One group President Trump did not inform was Congress, as he quickly turned the airstrike into another political wedge issue.
His first comments were made on Twitter, where he complained that Suleimani should have been killed years ago.
He also shared laudatory remarks from supporters and rejected concerns that administration officials should have briefed congressional leaders about the strike ahead of time. Trump retweeted a comment from a conservative commentator that compared briefing Senate Minority Leader Charles E. Schumer (D-N.Y.) to giving a heads-up to the Iranians.
Trump has been at Mar-a-Lago, his Palm Beach, Fla., resort, for the holiday, golfing almost every day. He addressed the Suleimani killing shortly before a campaign event with evangelical supporters at the King Jesus International Ministry in Miami.
“Harsh retaliation is waiting” for the United States, Iran’s Supreme Leader Ayatollah Ali Khamenei warned in Tehran as he declared three days of mourning and appointed Maj. Gen. Esmail Ghaani, Suleimani’s deputy, to replace him. Iranian experts said Suleimani had already groomed a new generation of fighters and suggested the void he leaves might be quickly filled.
“The path of resistance to U.S. excesses will continue,” said Iranian President Hassan Rouhani. “The great nation of Iran will take revenge for this heinous crime.”
Iran’s Foreign Minister Mohammad Javad Zarif, a relative moderate, called the strike “an act of state terrorism and violation of Iraq’s sovereignty.”
The region braced for a counterattack from Iran, although that may not happen immediately and could take place in a number of venues.
Iran typically carefully calibrates its counterattacks, and popular support for an expensive, drawn-out conflict may not materialize, especially at a time of domestic economic and political upheaval, said Suzanne Maloney, a former State Department official now at the Brookings Institution.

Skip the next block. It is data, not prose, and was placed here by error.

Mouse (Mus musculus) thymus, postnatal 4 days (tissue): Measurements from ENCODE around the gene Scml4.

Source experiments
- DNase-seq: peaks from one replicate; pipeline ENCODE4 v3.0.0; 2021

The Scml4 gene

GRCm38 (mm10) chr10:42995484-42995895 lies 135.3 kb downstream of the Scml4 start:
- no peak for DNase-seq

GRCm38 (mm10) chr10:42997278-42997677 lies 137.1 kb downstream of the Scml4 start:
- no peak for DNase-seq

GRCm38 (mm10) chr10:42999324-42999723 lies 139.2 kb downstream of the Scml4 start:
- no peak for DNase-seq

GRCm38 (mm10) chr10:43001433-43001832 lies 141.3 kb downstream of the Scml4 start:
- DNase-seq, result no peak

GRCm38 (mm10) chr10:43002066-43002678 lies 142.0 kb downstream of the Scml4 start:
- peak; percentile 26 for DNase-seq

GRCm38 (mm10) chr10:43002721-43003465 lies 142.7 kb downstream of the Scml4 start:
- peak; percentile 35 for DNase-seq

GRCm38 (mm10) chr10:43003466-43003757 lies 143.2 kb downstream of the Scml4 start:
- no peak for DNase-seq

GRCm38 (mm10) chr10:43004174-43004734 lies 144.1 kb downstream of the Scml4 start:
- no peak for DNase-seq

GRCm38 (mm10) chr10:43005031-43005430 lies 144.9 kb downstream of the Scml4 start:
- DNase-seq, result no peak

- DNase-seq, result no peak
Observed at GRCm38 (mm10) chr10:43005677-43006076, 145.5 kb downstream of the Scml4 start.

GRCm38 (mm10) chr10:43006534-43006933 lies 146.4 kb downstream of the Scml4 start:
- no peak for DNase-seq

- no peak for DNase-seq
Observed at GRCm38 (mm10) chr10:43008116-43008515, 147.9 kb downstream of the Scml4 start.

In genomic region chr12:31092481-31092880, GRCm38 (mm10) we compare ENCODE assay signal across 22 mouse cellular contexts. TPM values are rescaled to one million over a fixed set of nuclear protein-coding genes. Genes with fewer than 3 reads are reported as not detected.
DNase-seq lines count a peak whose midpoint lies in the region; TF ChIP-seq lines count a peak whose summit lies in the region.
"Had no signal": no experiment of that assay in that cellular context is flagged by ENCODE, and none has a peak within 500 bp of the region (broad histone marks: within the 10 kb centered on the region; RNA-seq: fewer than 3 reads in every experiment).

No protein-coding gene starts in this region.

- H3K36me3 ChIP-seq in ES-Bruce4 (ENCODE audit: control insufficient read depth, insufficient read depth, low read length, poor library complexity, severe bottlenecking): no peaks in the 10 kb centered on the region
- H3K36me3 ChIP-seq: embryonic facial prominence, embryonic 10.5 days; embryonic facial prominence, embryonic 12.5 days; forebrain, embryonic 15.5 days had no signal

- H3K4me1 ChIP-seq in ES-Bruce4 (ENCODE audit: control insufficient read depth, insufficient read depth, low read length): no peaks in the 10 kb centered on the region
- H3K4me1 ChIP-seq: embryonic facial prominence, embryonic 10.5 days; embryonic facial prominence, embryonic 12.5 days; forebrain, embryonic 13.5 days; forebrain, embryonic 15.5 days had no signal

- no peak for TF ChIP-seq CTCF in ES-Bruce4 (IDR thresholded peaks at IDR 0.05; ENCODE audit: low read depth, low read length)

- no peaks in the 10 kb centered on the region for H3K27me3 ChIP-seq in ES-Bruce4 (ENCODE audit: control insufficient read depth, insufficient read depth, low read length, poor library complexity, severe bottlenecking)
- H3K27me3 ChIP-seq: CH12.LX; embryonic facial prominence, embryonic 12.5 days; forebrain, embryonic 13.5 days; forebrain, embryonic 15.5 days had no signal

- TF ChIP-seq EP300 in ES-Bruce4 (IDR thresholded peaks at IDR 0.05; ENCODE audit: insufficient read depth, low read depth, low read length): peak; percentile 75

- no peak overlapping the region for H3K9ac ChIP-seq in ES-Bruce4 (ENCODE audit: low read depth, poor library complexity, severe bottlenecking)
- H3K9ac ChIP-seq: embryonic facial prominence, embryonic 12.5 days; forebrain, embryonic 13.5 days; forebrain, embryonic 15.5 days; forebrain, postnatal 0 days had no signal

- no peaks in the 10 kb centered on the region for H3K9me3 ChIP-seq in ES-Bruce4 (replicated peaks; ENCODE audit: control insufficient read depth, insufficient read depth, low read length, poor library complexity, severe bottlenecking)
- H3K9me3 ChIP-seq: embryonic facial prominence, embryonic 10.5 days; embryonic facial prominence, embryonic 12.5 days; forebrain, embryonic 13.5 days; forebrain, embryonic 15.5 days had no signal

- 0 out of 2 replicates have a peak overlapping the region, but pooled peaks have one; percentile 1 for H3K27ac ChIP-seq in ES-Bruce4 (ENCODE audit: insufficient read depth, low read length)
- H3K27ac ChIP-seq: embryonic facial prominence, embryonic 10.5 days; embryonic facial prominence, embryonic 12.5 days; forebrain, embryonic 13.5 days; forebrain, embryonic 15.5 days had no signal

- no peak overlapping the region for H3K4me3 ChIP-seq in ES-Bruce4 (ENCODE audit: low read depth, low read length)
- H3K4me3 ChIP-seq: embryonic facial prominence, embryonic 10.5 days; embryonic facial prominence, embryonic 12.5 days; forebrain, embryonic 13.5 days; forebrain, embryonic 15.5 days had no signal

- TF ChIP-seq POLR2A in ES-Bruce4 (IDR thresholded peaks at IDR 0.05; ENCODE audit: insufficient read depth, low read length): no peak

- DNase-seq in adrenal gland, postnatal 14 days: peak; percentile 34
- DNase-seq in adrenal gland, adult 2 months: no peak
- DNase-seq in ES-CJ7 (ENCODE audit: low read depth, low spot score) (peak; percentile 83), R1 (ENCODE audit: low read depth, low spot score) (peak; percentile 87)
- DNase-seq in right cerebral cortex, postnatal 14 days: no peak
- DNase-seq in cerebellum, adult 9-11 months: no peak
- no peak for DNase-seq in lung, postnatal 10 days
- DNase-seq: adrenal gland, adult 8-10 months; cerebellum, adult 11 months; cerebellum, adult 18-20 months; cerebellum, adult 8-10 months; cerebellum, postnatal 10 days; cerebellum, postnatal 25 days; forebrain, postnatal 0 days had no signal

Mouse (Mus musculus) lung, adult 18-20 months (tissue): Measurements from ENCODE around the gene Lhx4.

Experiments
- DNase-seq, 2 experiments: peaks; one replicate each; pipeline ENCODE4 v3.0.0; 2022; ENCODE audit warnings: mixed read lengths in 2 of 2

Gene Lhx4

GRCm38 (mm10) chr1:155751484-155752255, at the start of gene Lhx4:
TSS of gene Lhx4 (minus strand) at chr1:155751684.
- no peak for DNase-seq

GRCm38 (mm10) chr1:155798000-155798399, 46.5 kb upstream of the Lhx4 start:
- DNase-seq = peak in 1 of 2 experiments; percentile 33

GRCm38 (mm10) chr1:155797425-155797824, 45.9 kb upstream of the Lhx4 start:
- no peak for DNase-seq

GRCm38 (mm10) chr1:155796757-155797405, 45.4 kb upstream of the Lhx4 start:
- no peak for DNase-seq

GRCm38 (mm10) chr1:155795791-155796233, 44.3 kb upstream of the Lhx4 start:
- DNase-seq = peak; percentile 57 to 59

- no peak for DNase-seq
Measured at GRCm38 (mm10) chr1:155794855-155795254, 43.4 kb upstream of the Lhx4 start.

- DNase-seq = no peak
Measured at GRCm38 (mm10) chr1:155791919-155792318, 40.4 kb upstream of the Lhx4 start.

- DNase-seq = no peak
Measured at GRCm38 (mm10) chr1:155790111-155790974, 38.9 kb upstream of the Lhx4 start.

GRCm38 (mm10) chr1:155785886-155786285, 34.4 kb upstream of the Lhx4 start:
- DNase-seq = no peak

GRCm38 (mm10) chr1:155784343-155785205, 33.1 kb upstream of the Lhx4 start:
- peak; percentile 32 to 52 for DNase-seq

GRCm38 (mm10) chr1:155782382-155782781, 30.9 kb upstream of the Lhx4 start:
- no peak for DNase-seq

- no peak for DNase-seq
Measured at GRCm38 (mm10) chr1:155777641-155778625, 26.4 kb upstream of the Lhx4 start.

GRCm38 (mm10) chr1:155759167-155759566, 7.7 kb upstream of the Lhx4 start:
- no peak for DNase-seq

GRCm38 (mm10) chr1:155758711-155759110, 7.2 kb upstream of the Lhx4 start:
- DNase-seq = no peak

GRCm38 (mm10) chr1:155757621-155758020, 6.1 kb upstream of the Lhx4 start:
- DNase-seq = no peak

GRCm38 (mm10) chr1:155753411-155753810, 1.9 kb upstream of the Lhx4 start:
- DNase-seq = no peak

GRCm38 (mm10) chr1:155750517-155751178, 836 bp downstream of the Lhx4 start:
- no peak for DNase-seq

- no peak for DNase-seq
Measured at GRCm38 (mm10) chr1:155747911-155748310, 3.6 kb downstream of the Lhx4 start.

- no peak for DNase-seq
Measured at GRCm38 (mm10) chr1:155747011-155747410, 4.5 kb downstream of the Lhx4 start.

“Over time, the Iranians have a way of making their feelings known,” she said. “Don’t be surprised if it takes time for the other shoe to drop.”
But, she said, while the country may rally around Suleimani’s memory, the fiery rhetoric being spouted now may not lead toward the kind of war that some fear. “The Iranians understand, better than anyone, the nature of the disparity in capabilities between their military and the United States,” she said.
It’s unclear what legal authority the U.S. relied on to carry out the attack. American presidents claim broad authority to act without the approval of Congress when U.S. personnel or interests are facing an imminent threat.
American officials blamed Iran, and Suleimani specifically, for the two-day embassy attack in Baghdad, which ended Wednesday. No one was killed or wounded in the protests, which breached the compound and burned property but appeared to be mainly a show of force.
The attack at the embassy followed U.S. airstrikes Sunday that killed 25 fighters of Kataeb Hezbollah, an Iran-backed militia operating in Iraq and Syria. That was in retaliation for last week’s killing of an American contractor in a rocket attack on an Iraqi military base that the U.S. also blamed on Iran.
By not briefing Capitol Hill leaders on what could prove to be a seismic decision, Trump could be left politically vulnerable by slighted members of Congress.
“Presidential administrations of both parties have traditionally consulted with Congress before conducting strategically significant military actions” both for bipartisan support and the airing of outside perspectives, said Sen. Mark R. Warner (D-Va.), the vice chair of the Senate Intelligence Committee.
“This is a situation that could easily and quickly escalate even further, and it is not clear that the Trump administration has a plan to prevent another catastrophic war in the Middle East.”
While Republican lawmakers have largely come out in support of the strike, many are seeking additional reassurances from the administration about its endgame and urging against further escalation.
“Iran’s going to do something, the question is: What is it?” said a longtime Republican operative close to the Trump administration. “You can’t just say you want to deescalate the situation after you start it. The concern is that we lit the fuse and don’t really know how long it is or what it leads to.”
Times staff writers David S. Cloud and Eli Stokols in Washington contributed to this report.